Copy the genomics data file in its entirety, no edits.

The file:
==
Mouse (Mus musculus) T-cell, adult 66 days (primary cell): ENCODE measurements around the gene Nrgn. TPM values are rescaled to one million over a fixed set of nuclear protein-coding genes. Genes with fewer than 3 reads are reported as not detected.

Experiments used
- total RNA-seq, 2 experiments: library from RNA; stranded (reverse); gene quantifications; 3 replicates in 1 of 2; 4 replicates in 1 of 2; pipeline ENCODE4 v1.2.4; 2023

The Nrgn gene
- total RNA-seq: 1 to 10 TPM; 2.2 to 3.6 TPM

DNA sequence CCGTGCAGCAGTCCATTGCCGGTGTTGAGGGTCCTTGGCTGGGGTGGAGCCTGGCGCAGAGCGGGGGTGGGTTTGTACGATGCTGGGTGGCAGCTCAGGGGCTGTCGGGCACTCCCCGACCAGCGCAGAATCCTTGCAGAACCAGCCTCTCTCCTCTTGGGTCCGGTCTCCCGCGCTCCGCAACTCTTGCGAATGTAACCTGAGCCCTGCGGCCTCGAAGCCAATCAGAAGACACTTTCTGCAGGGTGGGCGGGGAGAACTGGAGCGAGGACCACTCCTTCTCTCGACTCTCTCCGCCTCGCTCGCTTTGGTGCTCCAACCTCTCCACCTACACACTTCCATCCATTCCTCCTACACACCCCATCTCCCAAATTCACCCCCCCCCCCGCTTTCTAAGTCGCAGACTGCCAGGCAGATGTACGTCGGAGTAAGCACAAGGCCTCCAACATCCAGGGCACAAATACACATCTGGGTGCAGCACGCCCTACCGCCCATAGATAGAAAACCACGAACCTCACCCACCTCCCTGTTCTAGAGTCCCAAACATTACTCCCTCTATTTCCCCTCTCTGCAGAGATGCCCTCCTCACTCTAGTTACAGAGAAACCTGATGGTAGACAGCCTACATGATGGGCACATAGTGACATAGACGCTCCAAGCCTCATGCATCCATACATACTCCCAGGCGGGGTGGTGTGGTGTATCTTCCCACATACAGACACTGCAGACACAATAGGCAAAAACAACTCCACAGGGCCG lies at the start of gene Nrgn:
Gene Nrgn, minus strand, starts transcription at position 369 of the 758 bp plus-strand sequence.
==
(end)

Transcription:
Mouse (Mus musculus) T-cell, adult 66 days (primary cell): ENCODE measurements around the gene Nrgn. TPM values are rescaled to one million over a fixed set of nuclear protein-coding genes. Genes with fewer than 3 reads are reported as not detected.

Experiments used
- total RNA-seq, 2 experiments: library from RNA; stranded (reverse); gene quantifications; 3 replicates in 1 of 2; 4 replicates in 1 of 2; pipeline ENCODE4 v1.2.4; 2023

The Nrgn gene
- total RNA-seq: 1 to 10 TPM; 2.2 to 3.6 TPM

DNA sequence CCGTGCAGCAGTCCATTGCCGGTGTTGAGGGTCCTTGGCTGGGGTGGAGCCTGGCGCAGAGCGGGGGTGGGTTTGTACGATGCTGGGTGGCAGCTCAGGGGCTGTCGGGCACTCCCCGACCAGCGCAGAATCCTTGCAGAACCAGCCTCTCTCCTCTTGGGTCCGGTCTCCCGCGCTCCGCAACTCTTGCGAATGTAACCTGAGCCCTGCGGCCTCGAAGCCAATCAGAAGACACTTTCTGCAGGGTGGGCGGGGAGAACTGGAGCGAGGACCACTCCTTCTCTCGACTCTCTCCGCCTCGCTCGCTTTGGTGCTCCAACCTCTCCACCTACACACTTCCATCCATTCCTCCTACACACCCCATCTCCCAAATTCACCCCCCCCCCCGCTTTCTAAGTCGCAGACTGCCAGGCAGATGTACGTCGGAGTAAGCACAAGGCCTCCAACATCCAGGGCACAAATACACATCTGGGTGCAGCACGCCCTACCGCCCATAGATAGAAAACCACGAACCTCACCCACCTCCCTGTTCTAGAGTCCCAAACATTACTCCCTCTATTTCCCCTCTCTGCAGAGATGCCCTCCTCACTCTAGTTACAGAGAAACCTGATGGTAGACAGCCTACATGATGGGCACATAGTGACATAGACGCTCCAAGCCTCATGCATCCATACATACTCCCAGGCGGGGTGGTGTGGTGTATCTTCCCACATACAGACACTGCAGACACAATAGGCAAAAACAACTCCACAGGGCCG lies at the start of gene Nrgn:
Gene Nrgn, minus strand, starts transcription at position 369 of the 758 bp plus-strand sequence.